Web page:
Postpartum Hemorrhage

Postpartum Hemorrhage

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Postpartum Hemorrhage

Postpartum hemorrhage (PPH) is usually delineated as loss of blood above 500 mL after vaginal conception and 1000mL after delivery via cesarean. Despite the developments evident in obstetrics, PPH is responsible for mortality and morbidity globally (Ekin et al., 2015). As such, efforts have been aimed at the implementation of effective management and prevention procedures. Foremost, the focus on these approaches necessitates an inclination towards the risk factors that expose women to grave incidences as far as PPH is concerned. The basis for this change in direction is associated with the increased incidents related to the disorder in numerous countries (Ekin et al., 2015). Understanding such factors may prove instrumental in augmenting interventions and protocols for averting PPH.

Risk factors comprise elements or susceptibility of a person that enhances the probability of an illness or an injury. Regarding PPH, Ekin et al. (2015) argue that specific characteristics or vulnerabilities expose women to severe primary PPH in comparison to populaces that do not possess such factors. However, studies centered on these factors, particularly the etiological role that they assume in respect to PPH, are minimal and limit approaches aimed at preventing and responding to severe cases (Ekin et al., 2015). Nonetheless, the respective study manages to establish specific predictors that can be applied in forecasting whether particular women are exposed to severe PPH. Women with a history of delivery by cesarean, engaged in oxytocin-enhanced pregnancies, prolonged labors, and emergency cesarean birth are more susceptible to severe PPH.

Alternately, limitations that restrict prevention of PPH have also been based on variations surrounding the definition of PPH. Generally, PPH has been delineated as blood loss over 500 mL after normal birth and 1000 mL after cesarean birth (Wilcox et al., 2017). Regarding this definition, the levels vary for PPH and severe PPH at 3 to 6 percent and 0.5 to 1 percent respectively (Ekin et al., 2015). These variations largely contribute to the management of PPH aside from information gaps regarding risk factors that enhance causation among the female populace. Aside from relying on the aspects above, Wilcox et al., (2017) advocates for the application of the Signaling a Postpartum Hemorrhage Emergency (SAPHE) Mat for accurate PPH diagnosis. Using a SAPHE Mat may prove efficient in management due to enhanced visual approximation of blood loss.

The concentration on risk factors and interventions such as the SAPHE Mat is an imperative step in developing interventions for preventing and managing PPH. However, this is not sufficient due to the numerous risk factors that women are exposed to during delivery as well as variations surrounding blood loss. In this respect, it is essential to develop a protocol for managing PPH. Establishing a protocol in hospitals and obstetric clinics for women that surpass the 500-1000 mL is imperative because it may offer early interventions for diagnosing and managing cases of PPH (D’Alton et al., 2017). In fact, a standardized protocol will lead to the improvement of patient outcomes by assessing and observing PPH patients, informing and organizing a multifaceted group, and proposing treatment channels (D’Alton et al., 2017).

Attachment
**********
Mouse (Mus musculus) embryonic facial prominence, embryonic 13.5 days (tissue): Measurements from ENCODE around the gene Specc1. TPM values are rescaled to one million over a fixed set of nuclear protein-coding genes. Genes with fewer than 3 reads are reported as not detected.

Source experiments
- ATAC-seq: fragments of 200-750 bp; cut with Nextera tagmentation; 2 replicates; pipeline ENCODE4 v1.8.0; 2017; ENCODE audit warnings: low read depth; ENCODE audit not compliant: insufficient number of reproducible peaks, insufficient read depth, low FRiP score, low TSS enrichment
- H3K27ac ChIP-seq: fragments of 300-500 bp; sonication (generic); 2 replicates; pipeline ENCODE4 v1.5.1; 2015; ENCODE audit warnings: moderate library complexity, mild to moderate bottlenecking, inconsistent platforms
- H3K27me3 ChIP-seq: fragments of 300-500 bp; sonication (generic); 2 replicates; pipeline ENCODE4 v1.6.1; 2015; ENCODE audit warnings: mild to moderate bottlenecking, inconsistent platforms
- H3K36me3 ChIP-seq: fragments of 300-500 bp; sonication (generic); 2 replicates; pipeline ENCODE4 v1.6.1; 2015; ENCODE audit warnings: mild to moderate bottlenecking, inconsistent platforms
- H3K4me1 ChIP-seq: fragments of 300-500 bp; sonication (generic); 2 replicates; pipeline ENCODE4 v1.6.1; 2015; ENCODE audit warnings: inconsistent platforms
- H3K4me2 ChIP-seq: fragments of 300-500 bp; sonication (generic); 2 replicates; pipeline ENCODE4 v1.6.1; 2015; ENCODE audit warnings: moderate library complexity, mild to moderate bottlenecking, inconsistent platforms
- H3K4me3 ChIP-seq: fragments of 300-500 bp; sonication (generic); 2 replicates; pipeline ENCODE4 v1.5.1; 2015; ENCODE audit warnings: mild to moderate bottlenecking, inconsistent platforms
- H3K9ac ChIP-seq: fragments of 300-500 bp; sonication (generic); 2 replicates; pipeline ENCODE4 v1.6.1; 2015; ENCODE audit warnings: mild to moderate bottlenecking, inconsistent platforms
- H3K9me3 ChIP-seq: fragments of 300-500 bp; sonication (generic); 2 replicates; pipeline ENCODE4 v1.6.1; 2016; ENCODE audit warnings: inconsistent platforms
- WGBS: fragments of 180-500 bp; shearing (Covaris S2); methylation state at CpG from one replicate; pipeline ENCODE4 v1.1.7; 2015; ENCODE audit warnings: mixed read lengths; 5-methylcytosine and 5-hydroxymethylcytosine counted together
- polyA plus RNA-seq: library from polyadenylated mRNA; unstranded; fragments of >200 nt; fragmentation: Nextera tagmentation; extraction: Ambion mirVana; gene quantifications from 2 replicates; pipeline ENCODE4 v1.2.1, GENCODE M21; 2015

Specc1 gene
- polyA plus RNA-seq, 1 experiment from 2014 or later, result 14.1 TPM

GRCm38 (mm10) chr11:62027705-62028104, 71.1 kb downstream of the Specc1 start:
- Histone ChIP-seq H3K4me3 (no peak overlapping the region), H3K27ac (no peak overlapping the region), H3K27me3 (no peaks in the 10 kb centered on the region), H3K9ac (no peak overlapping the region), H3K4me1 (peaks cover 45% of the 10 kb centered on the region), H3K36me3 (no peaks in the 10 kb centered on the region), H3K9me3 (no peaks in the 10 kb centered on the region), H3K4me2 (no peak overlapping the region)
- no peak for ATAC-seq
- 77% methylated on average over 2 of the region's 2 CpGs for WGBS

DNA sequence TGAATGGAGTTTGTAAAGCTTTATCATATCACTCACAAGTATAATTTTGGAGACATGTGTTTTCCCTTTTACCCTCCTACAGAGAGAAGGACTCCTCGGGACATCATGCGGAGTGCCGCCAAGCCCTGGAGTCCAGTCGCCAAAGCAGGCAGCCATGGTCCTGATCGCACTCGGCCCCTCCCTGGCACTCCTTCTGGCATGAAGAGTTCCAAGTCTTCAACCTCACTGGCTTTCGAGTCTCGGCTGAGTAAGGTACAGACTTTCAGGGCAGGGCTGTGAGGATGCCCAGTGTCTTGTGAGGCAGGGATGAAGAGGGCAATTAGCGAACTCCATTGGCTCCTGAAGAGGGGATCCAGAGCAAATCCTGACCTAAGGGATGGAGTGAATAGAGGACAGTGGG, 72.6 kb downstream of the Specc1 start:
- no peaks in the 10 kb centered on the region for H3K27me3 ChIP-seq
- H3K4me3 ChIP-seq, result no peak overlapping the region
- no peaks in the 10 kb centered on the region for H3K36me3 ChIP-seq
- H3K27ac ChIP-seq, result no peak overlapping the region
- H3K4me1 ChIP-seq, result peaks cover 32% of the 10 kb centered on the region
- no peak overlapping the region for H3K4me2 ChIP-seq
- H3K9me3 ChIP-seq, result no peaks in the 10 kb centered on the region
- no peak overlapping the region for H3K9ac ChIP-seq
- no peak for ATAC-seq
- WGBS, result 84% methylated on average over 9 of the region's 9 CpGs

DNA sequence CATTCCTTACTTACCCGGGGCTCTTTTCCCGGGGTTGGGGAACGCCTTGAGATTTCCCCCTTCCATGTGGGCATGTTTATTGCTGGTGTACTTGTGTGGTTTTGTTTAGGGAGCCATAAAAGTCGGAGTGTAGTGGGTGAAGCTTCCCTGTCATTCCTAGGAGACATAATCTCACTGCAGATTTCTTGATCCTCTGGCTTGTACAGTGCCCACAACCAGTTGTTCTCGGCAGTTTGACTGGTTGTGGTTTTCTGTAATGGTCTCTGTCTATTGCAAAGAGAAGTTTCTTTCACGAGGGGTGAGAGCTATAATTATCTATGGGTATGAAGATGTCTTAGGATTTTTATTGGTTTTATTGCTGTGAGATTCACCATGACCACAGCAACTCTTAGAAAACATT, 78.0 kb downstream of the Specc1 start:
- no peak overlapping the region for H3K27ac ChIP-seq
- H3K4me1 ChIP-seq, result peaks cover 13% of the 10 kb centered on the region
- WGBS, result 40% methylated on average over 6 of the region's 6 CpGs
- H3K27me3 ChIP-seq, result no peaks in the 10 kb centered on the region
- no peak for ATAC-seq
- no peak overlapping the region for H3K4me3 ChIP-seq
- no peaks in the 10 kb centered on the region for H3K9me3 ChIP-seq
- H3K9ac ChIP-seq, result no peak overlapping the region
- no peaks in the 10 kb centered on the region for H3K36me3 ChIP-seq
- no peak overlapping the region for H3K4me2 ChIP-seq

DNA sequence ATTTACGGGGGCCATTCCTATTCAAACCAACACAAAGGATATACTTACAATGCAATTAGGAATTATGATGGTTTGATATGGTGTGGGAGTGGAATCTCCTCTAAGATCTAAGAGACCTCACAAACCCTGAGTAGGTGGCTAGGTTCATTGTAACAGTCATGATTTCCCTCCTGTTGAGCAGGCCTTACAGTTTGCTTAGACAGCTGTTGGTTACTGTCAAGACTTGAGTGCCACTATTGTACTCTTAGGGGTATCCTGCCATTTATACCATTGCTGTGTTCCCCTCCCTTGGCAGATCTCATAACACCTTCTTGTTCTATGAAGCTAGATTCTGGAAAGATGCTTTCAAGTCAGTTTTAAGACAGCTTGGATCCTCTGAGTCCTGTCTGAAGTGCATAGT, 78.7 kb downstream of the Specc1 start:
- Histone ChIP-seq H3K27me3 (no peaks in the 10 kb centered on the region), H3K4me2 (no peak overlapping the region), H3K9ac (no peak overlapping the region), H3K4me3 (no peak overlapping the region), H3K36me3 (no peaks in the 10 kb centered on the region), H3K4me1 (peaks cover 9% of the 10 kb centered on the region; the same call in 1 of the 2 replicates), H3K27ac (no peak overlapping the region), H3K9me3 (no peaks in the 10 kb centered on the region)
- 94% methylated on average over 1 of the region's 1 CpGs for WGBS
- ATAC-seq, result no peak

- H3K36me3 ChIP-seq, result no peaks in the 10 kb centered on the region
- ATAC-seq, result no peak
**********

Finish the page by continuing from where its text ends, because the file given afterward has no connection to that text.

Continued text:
Postpartum hemorrhage is a key causative factor of obstetric mortality and morbidity in countries across the globe. Even though PPH is based on blood loss exceeding 500 mL and 1000 mL in vaginal birth and cesarean delivery respectively, variations affect management and prevention since normal deliveries tend to provide such estimations. Nonetheless, understanding risk factors that assume an etiological responsibility in causation as well as the application of measures such as the SAPHE Mat may prove essential in managing cases that involve PPH. Lastly, the implementation of standardized in-house protocols may constitute interventions that enhance patient outcomes in the long-term.

References

D’Alton, M. E., Cohen, J. S., Weinstein, D. L., Dweck, M. F., & Kober, S. (2017). Best practices in the management and treatment of postpartum hemorrhage. Retrieved from http://www.contemporaryobgyn.net/article/best-practices-management-and-treatment-postpartum-hemorrhage.

Ekin, A., Gezer, C., Solmaz, U., Taner, C. E., Dogan, A., & Ozeren, M. (2015). Predictors of severity in primary postpartum hemorrhage. Archives of Gynecology and Obstetrics, 292, 1247-1254.

Wilcox, L., Ramprasad, C., Gutierrez, A., Oden, M., Richards-Kortum, R., Sangi-Haghpeykar, H., & Gandhi, M. (2017). Diagnosing postpartum hemorrhage: A new way to assess blood loss in a low-resource setting. Maternal and Child Health Journal, 21, 516-523.